Counseling One Another

Helping you grow in God's all-sufficient truth and grace

Counseling One Another

I Am a Child of God

A pastor needs a pastor. A counselor needs a counselor. Perhaps that comes as a surprise to you, but it should not. As a son of Adam, I am cut out of the same bolt of fallen cloth that you are. Yes, the print or pattern on our fabrics is unique in various ways, but the cloth is woven from the same thread—fallen, sinful, depraved, innately rebellious, idolatrous, weak, inadequate, feeble thread.

Deep down, my sinful nature is the same as yours. Deep down, we are in need of more than a divine rescue that delivers us from sin simply in order to bring us to heaven. Deep down, we need complete redemption—from the inside out—a life-long process beginning at conversion and culminating in glorification (Rom 8:23). We need to be reconciled to God himself in order to be renewed into the image of His Son (Rom 8:29; Col 3:10).

A couple weeks ago, the pastor whom I am going to for counseling carefully and compassionately listened to me describe my faith struggles, negative thinking patterns, and other aspects of my fallenness—at least those that appear most obvious to me right now (knowing, of course, all the while that there is much more that I remain blind to). After listening to me, he did exactly what I do when I counsel others. He opened the Bible and asked me to read a portion. However, what he asked me to read took me completely by surprise. He asked me to read 1 John 3:2 and stop when he said so. “Beloved, now we are children of God” [STOP]. He then asked, What does this say about God and about you?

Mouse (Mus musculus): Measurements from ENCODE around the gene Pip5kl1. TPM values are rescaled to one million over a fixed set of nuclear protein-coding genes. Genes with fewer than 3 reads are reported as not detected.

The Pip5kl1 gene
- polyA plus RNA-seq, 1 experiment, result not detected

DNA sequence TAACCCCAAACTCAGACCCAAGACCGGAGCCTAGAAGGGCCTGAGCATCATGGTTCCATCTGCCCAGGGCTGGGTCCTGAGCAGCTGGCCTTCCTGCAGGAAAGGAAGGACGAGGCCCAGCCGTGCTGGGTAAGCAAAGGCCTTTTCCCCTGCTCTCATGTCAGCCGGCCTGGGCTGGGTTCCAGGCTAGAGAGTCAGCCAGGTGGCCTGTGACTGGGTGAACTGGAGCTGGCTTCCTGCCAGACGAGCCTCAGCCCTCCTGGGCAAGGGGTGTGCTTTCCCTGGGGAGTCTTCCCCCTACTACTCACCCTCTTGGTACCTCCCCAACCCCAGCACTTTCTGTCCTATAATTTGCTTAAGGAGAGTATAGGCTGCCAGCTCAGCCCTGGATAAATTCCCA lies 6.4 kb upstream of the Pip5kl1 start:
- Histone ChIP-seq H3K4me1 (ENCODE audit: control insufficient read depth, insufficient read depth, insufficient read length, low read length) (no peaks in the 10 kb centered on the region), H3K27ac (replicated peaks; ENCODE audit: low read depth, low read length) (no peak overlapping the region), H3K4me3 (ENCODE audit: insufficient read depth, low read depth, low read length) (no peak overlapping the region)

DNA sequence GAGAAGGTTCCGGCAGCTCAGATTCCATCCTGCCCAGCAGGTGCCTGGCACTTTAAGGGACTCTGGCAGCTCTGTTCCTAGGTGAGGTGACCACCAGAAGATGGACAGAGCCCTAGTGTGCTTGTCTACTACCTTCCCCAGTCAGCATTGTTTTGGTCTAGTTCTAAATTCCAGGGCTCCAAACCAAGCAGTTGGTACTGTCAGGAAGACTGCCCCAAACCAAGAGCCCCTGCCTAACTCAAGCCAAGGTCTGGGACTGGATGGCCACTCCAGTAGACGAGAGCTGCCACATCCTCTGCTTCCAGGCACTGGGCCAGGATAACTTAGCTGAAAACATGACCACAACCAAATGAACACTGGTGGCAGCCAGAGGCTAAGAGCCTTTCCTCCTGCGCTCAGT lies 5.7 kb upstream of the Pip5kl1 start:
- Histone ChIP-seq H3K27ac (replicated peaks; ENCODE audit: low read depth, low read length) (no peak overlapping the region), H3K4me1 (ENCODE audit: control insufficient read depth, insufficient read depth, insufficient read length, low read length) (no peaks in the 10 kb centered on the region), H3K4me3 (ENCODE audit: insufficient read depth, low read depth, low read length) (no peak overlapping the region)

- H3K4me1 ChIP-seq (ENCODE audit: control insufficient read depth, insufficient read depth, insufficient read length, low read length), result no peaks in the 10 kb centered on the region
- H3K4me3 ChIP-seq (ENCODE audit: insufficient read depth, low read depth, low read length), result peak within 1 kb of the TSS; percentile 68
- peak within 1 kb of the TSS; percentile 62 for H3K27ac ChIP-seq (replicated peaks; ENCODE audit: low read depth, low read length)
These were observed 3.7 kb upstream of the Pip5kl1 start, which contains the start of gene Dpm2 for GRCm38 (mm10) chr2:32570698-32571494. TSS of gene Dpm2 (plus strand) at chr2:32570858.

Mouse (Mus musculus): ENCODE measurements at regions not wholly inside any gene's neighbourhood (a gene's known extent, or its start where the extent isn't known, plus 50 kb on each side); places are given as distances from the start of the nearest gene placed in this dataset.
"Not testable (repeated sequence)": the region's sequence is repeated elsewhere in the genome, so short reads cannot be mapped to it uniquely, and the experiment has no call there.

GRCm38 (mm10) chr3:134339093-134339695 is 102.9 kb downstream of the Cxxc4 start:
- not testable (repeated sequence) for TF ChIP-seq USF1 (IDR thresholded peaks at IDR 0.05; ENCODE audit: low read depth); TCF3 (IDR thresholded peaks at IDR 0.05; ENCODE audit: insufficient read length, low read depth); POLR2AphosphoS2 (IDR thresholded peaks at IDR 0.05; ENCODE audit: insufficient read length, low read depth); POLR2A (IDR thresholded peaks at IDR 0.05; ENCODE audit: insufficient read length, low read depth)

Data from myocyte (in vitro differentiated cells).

“God calls me ‘Beloved.’ God loves me,” I said.

When? When does He love you?”

“He loves me now, right this minute, even though I do not feel it.”

What are you?” he then asked.

“I am a child of God. This is who I am. I am a child of my Creator and my Redeemer. This is my identity. My ultimate identity is not ‘father,’ not ‘husband,’ not ‘pastor,’ not ‘author,’ not ‘counselor.’

“I am a child of God. This is who I am.”

Now, why did my counselor direct me to this verse? He had quickly recognized that my own battle against indwelling sin is directly related to my false views of God, which directly impact how I understand myself, which affects every relationship in my life. That concept is not new to me. I know this in my head. I teach others the same principle! But I have failed to see it in myself.

The root reason why I continue to strive to be accepted is that I fail to think rightly about God—He has already accepted me—and rightly about myself—I am already accepted (present tense, now!). Since I am forever united to Christ, the Second Adam, by faith, my understanding of who God is directly impacts my understanding of who I am, which spills into every other area of my life.